By Eve Willis

You know what I am talking about. Mothers on a mission to educate the masses. Dads sharing their friend of a friend’s sister’s university mate’s germ-busting tips as if gospel. 

Everyone has received a fake news story, or hoax, forwarded to them on WhatsApp by their nearest and dearest. With the coronavirus crisis enveloping the world, toppling a new country week by week, and death rates only rising, panic is ensuing. But it seems people, and to be specific, your family members usually aged over 40, have taken to their smartphones and enlisted WhatsApp to cure corona. They’re doing so by disseminating the wisdom of chain mail, or a minefield of misinformation, to the multitudes.

The drill is as follows: this is sent from my *insert any vaguely managerial, loosely government related position*, such as “my friend high up in Scotland Yard”, “my cousin who works in the NHS” or “my mum’s yoga friend who is a doctor”. Then followed by a “please read”, some emojis and a lengthy list of advice and tips which frankly should remain in medieval medicine. Even more sinister are the so-called “breaking news stories”, which range from “drink hot water every 20 minutes to stop the virus reaching your stomach”, to the “lie in the sun, as sunlight kills the virus” to the complete barmy “shut your windows tonight, as they are spraying disinfectant”. 

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Source: Twitter/ @temmyoseni73

A pandemic is a once in a generation occurrence, and we are living through uncharted waters right now, given that there was no technological possibility for WhatsApp misinformation to occur during the 1919 Spanish influenza. The torrent of messages, which are only compounding your lockdown-induced anxiety and uncertainty, usually come from the people you love and trust the most. Whether they are telling you how to avoid Covid-19 or to stop using House Party, it’s hard to know why your relatives, who you consider capable of navigating the internet, are incessantly sending fake news?

It could be that our parents, grandparents, aunties and uncles, as much as we love them, are not as tech savvy as we would hope and remain a little more vulnerable to the spread of fake news – especially when it is received from individuals whom they trust. Spoofs such as the giant lasagne being made in Wembley stadium by the UK government – a voice note spread via WhatsApp mimicking the circulation of ridiculous content –  is emblematic of a generational friction arising with how different age groups perceive and trust information.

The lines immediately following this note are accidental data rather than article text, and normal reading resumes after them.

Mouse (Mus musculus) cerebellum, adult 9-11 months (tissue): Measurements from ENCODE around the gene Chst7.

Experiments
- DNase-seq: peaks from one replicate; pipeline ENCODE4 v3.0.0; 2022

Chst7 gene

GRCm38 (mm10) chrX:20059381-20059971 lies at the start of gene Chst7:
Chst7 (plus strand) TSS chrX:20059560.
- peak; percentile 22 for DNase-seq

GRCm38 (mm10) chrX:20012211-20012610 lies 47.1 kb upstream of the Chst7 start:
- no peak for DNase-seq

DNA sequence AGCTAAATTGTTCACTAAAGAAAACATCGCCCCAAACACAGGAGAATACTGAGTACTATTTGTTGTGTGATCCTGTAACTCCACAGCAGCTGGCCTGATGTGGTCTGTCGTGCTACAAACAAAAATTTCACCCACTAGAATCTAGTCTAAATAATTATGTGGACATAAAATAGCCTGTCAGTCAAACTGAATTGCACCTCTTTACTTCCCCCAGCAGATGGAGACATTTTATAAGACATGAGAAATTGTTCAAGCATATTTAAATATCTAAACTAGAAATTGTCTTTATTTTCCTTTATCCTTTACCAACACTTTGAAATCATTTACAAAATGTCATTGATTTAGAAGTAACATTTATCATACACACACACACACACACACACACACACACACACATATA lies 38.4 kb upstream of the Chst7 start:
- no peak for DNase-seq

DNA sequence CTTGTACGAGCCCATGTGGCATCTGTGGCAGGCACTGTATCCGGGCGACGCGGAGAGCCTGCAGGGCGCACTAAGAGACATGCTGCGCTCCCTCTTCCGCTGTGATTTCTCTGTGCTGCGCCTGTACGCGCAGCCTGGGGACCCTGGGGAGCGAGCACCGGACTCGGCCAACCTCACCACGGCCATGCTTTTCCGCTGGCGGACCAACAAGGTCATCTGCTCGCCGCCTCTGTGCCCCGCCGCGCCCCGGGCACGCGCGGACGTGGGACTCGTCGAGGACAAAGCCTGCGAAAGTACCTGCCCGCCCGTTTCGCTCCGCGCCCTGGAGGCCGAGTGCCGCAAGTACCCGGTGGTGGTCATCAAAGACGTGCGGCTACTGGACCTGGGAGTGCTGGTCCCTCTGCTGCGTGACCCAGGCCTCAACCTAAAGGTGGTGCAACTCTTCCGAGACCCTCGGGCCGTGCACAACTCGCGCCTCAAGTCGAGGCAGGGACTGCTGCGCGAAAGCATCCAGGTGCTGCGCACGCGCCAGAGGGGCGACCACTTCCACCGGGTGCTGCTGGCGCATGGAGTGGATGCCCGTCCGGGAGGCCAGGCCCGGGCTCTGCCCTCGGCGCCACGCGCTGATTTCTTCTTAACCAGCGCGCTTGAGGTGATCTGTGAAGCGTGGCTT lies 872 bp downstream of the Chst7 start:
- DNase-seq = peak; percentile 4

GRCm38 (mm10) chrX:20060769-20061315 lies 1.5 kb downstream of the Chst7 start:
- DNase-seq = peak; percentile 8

Fear and helplessness also play a large part. The lack of certainty and clarity about the situation is evident within the government and the media, and people are therefore turning away from sources of information they deem untrustworthy.  A week into lockdown and almost two weeks since the government began daily broadcasts on the 16th of March, people continue to disregard official updates from news outlets such as the BBC, the government and the WHO. 

But in the era of fake news – Trump and his campaign rhetoric as well as Brexit and the infamous NHS bus (Where is that 350 million a week now?) come to mind – can you really blame people for their mistrust of official information? Studies undertaken in 2019 found that only 17% of Americans and 19% of Brits trusted their government.

Public trust in the government and figures of authority in general has reached historic lows, which is reflected in the willingness of your family members to circulate untrue and potentially damaging information. The coronavirus pandemic has highlighted the public’s scepticism towards the media and official governmental institutions, which only grows when lives are at risk and people are scared.

The UK government has introduced a special taskforce to combat the proliferation of fake news. Culture Secretary Oliver Dowden has stated that action is essential “to stem the spread of falsehoods and rumours, which could cost lives”. They are working with social media platforms to remove phishing scams, bogus medical advice and fake news stories. They are even calling for the act of  knowingly sharing false information about Covid-19 as a criminal offence.

If you are struggling to convince your family to stop sending you questionable messages, send them these questions:

  1. Where did this come from? Who sent it?
  2. Why am I seeing it?
  3. Is this content true? How can I know?
  4. Is this content removed from its original context?
  5. What message am I sending if I engage with this content?

But as always get your information from reliable sources:

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